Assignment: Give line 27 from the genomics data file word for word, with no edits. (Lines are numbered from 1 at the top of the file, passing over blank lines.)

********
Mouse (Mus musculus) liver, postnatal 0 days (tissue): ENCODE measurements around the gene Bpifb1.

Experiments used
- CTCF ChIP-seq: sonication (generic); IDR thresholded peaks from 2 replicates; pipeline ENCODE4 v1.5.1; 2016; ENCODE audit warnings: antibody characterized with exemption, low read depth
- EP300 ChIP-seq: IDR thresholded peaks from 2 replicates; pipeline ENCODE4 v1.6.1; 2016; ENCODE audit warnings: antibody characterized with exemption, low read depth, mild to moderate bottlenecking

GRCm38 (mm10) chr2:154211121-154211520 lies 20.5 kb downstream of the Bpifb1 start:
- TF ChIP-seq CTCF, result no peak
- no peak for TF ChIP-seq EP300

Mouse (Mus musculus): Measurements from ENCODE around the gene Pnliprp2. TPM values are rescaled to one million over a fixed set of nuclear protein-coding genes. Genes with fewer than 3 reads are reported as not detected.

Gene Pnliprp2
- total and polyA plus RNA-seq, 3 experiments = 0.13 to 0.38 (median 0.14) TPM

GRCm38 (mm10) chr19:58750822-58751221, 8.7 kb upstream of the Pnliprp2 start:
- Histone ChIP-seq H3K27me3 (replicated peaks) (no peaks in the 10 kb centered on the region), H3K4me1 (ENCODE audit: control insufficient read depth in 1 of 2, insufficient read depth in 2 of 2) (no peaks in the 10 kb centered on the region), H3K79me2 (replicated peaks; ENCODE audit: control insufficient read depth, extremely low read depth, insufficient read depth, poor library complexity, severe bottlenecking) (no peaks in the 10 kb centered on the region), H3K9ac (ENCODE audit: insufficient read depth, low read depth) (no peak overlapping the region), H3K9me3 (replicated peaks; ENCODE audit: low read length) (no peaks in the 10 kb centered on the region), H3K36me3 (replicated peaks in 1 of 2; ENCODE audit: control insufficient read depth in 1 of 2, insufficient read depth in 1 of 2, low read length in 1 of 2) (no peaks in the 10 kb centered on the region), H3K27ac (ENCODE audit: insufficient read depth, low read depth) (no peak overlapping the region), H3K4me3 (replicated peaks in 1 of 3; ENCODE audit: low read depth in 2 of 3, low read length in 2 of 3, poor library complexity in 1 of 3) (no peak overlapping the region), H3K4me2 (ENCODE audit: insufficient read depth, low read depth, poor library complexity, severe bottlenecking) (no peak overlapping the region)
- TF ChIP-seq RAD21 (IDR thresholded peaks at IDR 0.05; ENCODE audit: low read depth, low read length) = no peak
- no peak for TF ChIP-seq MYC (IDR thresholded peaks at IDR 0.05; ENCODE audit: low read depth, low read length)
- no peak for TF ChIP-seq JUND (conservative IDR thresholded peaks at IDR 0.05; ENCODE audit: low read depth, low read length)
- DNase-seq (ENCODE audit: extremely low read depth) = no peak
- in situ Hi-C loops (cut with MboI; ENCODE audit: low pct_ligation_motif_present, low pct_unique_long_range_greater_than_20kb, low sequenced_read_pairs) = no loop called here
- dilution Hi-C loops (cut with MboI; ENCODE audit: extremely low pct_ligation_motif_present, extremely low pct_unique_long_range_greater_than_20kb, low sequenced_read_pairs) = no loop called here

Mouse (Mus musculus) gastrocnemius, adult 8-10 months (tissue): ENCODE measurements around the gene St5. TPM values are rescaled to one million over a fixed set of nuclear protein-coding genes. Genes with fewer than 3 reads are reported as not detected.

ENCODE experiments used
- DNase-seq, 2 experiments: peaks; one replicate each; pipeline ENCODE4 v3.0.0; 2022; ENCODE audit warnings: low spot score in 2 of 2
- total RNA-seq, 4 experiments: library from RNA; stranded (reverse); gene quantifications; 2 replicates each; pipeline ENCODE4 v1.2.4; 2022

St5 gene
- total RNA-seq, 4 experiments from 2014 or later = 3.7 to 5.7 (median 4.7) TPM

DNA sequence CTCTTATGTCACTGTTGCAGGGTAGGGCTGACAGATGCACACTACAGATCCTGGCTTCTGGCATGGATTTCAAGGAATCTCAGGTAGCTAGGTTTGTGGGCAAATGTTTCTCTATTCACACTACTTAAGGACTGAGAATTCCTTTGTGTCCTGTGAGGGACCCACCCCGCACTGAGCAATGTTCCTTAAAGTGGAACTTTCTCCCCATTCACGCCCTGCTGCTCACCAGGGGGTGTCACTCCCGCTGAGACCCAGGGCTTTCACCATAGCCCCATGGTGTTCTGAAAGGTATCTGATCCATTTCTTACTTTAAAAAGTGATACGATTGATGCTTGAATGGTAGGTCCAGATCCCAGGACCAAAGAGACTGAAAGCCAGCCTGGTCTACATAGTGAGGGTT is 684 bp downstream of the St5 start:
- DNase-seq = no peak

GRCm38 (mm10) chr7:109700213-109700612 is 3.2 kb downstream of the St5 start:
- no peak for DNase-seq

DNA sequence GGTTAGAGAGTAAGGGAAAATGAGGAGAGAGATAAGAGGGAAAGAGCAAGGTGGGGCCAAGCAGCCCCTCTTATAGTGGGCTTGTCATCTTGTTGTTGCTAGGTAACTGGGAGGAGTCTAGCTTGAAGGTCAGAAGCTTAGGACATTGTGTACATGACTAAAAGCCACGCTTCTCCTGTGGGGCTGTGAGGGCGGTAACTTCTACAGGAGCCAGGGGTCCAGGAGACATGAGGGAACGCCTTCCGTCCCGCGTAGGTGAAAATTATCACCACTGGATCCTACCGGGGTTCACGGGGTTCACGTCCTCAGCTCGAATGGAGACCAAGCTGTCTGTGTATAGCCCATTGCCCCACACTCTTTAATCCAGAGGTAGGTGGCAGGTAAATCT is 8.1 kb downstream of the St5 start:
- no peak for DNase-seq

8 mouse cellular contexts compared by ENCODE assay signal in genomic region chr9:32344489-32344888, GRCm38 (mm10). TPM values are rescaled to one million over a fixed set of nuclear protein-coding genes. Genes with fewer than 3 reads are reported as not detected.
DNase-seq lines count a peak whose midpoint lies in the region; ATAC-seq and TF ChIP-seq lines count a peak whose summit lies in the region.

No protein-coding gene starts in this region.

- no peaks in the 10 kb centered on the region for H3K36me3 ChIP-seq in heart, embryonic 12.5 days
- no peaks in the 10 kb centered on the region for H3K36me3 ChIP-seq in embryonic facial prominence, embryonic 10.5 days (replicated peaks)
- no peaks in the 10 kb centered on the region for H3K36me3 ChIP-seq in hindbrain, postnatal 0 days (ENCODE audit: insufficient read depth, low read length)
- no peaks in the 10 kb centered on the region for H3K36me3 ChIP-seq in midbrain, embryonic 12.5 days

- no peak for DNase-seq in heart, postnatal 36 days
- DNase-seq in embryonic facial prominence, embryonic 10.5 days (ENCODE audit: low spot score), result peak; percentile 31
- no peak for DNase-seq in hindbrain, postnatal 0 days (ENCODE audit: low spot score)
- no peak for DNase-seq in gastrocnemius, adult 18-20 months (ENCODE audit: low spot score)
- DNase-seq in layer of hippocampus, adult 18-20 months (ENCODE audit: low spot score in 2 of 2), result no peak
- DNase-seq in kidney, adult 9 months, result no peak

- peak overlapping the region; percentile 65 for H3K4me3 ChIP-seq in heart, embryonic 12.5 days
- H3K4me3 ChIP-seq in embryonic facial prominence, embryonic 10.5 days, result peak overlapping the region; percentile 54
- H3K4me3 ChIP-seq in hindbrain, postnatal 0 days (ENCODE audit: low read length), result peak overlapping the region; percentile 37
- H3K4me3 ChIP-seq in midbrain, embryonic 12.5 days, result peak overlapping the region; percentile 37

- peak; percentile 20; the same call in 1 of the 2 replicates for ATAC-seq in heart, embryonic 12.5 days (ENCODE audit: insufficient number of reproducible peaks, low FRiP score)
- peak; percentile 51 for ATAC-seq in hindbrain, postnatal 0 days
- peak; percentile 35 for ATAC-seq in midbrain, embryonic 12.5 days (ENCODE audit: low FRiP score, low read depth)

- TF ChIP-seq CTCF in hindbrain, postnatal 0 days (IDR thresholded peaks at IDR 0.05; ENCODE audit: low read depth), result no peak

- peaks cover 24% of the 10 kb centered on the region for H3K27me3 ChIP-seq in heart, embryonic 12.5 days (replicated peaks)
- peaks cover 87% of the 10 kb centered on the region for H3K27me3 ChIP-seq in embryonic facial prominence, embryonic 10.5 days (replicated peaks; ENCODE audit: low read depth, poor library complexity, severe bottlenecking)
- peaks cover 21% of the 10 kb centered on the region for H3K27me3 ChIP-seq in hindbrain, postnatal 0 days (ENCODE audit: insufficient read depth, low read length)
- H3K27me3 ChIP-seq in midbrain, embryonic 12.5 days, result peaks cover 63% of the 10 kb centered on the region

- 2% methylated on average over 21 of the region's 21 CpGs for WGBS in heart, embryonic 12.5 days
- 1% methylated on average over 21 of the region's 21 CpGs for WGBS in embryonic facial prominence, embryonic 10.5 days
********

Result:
GRCm38 (mm10) chr7:109700213-109700612 is 3.2 kb downstream of the St5 start: